At the same time, we became interested in frameworks as a result of some of the barriers that were being discussed about libraries of objects. Because of their unintegrated, non-collaborative nature libraries required extensive learning on the part of the user, and they offered little guidance on application construction.

    Frameworks, as sets of collaborating objects, on the other hand, were being presented as exhibiting default behaviour and therefore as being more coherent and active than libraries. If this was true, they might provide a far more meaningful and manageable vehicle for establishing OT in corporates than non-collaborating libraries. They might also provide the necessary ‘glue’ for CBOs, so together business frameworks and CBOs might supply a better bridge to deliverable applications.

  • Business process re-engineering (BPR)

    During the previous year, we had seen evidence of the growing attraction of the object approach to BPR. Re-engineering needs to combine business data and processes into the stable business components that reflect the core business of the enterprise, thus providing a foundation for change management. Objects with their ability for encapsulation, were being presented as the enabling technology.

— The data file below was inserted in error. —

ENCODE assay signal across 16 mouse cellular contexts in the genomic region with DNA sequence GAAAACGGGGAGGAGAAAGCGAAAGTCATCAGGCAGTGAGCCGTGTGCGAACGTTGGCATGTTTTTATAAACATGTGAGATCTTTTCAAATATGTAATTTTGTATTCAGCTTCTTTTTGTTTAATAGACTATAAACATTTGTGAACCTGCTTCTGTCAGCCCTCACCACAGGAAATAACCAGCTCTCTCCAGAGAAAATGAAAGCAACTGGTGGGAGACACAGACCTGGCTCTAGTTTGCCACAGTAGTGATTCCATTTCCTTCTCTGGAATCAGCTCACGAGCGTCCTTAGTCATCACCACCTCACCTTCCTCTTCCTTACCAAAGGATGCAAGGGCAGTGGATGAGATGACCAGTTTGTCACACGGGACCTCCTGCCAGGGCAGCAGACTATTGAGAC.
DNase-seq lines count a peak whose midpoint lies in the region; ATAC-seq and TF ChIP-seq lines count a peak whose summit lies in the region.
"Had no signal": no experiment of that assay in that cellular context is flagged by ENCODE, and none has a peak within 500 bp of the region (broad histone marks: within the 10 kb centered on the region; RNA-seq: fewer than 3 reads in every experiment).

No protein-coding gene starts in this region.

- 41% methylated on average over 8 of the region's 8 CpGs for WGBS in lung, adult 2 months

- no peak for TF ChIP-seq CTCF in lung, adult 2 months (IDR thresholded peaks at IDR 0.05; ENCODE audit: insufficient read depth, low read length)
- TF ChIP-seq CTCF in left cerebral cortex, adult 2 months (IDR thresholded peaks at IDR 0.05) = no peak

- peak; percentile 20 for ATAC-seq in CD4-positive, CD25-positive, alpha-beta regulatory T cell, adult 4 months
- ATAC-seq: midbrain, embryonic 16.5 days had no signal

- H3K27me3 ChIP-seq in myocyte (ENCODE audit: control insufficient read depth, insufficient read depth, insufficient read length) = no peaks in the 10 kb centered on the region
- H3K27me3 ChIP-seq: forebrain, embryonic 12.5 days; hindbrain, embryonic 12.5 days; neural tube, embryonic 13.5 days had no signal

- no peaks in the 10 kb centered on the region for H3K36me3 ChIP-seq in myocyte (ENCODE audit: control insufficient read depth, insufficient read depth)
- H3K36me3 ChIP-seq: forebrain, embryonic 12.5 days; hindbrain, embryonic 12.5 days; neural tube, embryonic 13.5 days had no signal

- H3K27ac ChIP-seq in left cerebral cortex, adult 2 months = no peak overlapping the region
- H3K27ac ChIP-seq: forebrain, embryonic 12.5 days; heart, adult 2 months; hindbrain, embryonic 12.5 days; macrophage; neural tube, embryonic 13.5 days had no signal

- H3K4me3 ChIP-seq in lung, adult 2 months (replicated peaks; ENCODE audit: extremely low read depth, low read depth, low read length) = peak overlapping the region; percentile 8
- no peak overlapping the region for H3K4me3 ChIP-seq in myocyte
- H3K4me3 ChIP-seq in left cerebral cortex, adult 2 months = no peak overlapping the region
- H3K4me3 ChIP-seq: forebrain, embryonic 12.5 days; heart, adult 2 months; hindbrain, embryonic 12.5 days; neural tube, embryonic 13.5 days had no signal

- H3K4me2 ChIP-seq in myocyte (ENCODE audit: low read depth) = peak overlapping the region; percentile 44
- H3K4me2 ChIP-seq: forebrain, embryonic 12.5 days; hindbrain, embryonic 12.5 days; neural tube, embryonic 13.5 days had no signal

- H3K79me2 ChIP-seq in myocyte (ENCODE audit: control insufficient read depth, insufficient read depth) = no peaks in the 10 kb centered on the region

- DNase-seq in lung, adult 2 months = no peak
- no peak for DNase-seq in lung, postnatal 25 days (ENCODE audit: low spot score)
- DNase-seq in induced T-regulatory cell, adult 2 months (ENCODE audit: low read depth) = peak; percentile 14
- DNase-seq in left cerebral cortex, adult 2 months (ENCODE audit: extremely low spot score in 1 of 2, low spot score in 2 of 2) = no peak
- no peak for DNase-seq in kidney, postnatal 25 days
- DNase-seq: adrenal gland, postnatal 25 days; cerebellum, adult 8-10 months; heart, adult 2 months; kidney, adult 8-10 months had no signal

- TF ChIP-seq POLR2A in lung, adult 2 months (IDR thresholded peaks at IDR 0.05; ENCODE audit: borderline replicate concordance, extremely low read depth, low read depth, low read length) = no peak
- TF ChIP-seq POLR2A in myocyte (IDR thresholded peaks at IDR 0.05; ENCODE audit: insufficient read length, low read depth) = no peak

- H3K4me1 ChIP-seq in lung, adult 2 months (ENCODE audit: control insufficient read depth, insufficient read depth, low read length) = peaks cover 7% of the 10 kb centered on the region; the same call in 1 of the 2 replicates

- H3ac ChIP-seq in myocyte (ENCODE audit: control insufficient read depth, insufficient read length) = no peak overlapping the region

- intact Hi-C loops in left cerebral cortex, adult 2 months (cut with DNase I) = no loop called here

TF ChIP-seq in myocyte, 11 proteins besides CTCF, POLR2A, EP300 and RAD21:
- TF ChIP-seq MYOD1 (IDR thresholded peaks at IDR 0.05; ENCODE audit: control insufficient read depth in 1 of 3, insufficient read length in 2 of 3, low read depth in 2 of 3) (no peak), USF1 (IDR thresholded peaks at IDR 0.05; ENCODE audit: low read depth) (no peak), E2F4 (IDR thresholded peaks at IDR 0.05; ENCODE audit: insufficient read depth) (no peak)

We therefore decided, to investigate the application of the object approach to BPR and take a closer look at both business objects and frameworks as the potential enabling components. What we found positively supported many of the above claims. In addition, we produced a number of basic CBOs, a skeleton design for a business framework and guidelines for the application of these components to BPR, which the members could use as they wanted in their own companies.

And beyond .......

The work of the Object Interest Group (OIG) is now concluded as members are confident that object technology (OT) is well enough established in the UK sector. All phases have been notable for their spirit of friendly and willing co-operation within the Group - despite several member companies being commercial competitors - and the very positive response from the IT industry. Concentrating on method and technique rather than the business role of software has allowed companies, which compete commercially, to co-operate on OIG projects. The result has been several years of unique collaborative work and a rewarding experience for all who have been involved. But after five years, we consider that the OIG has now fulfilled its mission as :

Objects are here to stay !

Created : 30th April 1996

Updated : 11th August 1996

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The Object Interest Group
An Assessment of OO
Starting with Objects
Choosing a method
Managing Reuse
Feasibility of CBOs
Components and BPR
The Object Interest Group Home Page